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Jamie Matthews, mayor of Santa Clara is greeted by mascots as he attends an unveiling of the new Great American Pavilion at California's Great America in Santa Clara, Calif. on Friday, June 27, 2014. The 18,000 square foot multi-purpose facility will be the home of all Red Zone Rally pregame events for all 49ers home games and Levi's Stadium events. (Gary Reyes/Bay Area News Group)

SANTA CLARA -- Now you can prepare for the roller-coaster ride of an NFL game by riding an actual roller coaster. But the cost might not be so thrilling.

In what's believed to be a sports first, the San Francisco 49ers and Great America on Friday unveiled a season-long Levi's Stadium tailgate party deal that will start in August and feature all-you-can eat grub, all-you-can-drink beers and roller-coaster rides.

Fans can get in at 10 a.m., watch the early NFL games and hang out with Gold Rush cheerleaders and theme park characters such as Snoopy. It's located right next to the stadium on the edge of Great America, the rest of which will be closed during game days. Parking is not included.

The price? $850 per person for the season, the same as the cost of season tickets in the nose bleeds and 13 times the cost of a Great America season pass.

"It sounds like a great idea, it's something I'd love to check out -- but it'd be doubling the price of my season tickets," said Dennis Robles, 47, of Brentwood. "I have other options that are a lot more affordable."

Another cost for some fans who aren't careful: motion sickness aboard the bright-red Flight Deck coaster after hitting the open bar and buffet.

Officially called the Red Zone Rally at the new Great America Pavilion, the multimillion dollar project serves two main purposes for the team.


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First, it gives the Niners yet another opportunity for revenue from the $1.3 billion stadium, which is set to open in five weeks. In addition to the increased cost of tickets and new seat licenses, the team has already offered pricey amenities such as fan bricks, parking, a VIP dining package with celebrity chef Michael Mina, a museum, and field tours, along with a new fan store on site. And many fans are reporting wallet fatigue.

But it also allows the team and city another chance to draw fans to the region for all-day visits on Sundays and during other big events. With many fans anxious about what there is to do in the suburban area before and after games, the business opportunities -- from a planned Joe Montana hotel and sports bar to nearby restaurants re-branding themselves as sports joints -- are starting to pop up as the stadium nears completion.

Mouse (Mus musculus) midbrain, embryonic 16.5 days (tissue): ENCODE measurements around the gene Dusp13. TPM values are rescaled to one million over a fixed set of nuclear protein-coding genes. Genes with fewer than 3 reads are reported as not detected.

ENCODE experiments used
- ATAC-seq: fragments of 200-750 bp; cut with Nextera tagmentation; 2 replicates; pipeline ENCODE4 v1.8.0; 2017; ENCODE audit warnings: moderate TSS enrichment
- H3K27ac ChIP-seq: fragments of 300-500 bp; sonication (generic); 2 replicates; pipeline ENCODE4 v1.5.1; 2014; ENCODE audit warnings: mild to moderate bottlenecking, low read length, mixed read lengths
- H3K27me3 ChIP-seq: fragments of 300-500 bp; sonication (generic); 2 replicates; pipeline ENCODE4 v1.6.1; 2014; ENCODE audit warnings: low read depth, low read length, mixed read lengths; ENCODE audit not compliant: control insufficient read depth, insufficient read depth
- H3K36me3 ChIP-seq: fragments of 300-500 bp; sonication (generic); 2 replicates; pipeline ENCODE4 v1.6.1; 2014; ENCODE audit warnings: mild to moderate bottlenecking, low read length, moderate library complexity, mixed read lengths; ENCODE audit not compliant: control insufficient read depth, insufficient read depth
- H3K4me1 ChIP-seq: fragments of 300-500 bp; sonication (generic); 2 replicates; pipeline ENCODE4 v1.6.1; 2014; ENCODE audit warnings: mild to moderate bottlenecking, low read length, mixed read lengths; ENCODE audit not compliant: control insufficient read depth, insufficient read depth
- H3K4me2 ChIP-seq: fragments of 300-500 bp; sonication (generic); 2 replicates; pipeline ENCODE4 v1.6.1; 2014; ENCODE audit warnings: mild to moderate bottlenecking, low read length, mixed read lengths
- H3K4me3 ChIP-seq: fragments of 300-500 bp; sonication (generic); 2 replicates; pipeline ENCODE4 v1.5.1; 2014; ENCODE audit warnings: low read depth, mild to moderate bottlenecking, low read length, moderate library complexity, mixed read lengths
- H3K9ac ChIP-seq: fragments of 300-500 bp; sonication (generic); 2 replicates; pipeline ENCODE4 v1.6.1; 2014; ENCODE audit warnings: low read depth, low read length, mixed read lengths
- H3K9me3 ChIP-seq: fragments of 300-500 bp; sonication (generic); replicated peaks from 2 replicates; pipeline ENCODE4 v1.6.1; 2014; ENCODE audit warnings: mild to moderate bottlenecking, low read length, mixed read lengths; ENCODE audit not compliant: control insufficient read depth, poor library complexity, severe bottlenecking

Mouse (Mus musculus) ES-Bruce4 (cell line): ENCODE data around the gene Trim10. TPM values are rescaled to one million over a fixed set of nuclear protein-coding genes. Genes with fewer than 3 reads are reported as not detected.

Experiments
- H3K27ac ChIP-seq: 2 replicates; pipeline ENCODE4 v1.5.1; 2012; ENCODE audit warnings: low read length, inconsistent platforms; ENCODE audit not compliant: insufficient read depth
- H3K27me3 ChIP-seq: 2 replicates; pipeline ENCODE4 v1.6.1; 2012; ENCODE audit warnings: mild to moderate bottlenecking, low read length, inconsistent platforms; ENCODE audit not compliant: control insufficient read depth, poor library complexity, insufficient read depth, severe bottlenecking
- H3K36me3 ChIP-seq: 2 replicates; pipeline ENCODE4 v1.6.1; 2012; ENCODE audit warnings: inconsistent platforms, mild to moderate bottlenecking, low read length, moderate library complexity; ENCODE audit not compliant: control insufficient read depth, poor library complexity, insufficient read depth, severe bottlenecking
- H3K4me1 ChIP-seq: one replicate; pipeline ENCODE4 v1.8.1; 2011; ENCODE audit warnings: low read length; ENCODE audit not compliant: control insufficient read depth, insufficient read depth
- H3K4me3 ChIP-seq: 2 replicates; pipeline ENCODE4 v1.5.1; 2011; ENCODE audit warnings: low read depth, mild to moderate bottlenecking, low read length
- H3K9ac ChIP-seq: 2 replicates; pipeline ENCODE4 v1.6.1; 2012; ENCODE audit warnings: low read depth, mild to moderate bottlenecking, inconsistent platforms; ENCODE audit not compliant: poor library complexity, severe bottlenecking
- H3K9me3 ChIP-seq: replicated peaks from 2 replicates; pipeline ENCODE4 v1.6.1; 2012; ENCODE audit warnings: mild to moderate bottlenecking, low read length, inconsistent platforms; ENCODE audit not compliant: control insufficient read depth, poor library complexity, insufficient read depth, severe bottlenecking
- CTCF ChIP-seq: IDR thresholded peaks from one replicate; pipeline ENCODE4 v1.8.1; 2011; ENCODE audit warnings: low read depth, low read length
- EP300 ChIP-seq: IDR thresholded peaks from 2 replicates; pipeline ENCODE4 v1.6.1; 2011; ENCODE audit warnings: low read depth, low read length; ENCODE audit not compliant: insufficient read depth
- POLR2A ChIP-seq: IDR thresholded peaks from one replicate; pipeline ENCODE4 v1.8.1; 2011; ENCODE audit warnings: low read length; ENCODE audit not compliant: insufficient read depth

"This is just the start of this," said 49ers chief operating officer Al Guido. "To fans that aren't going to set up an RV or cook, this will be the place for them."

It comes as the Santa Clara City Council is set Tuesday to approve a deal with a developer for a 230-acre mega "city center" project across from the stadium. In the works for more than a year, the project from Related Development would include shops, dining and homes on what is now a golf course.

The overall plan for a destination center is along the lines of the Public House and nearby restaurants outside AT&T Park in San Francisco, and the popular San Pedro Square hangout spot for fans before and after San Jose Sharks games. Guido said the team couldn't offer that at Candlestick Park because the nearby infrastructure was so limited.

The Niners expect to sell 1,500 to 2,000 of the season tailgate packages, which went on sale Friday. The $1.3 million to $1.7 million in revenue will be split between the 49ers and Great America.

Guido said they are in talks to offer single-game passes to fans who just want to try out the pavilion once or twice. But he said the 18,000-square-foot venue has capacity issues and they expect to sell out offering just season passes.

Still, many fans already reeling from paying for new seat licenses, which cost $2,000 to $80,000 each for the right to buy season tickets, say they aren't sold on spending even more money and are getting tired of the pricey VIP extras the team is offering.

Dewayne Deams, a season-ticket holder from Hayward, should be a prime candidate for the tailgate party because, like many others, he is "stumped" on what he's going to do before games. "I'm down to the point where we might eat at the Great Mall food court in Milpitas beforehand and take light rail in." So would he sign up for the new tailgate party? "That something I would definitely want to check out," he said. But he said it'd be too much money for a season pass.

Barney Yannacone, a season-ticket holder from the Sacramento area, calls himself a "coaster hound" who travels to theme parks with his daughter. But he balked at the Great America deal, which would cost him $3,400 for his family of four.

"That's way too expensive for me," Yannacone said. He'll be tailgating the old-fashioned way -- in the parking lot. The cost to park each car is at least $40.

Contact Mike Rosenberg at 408-920-5705. Follow him at Twitter.com/rosenbergmerc.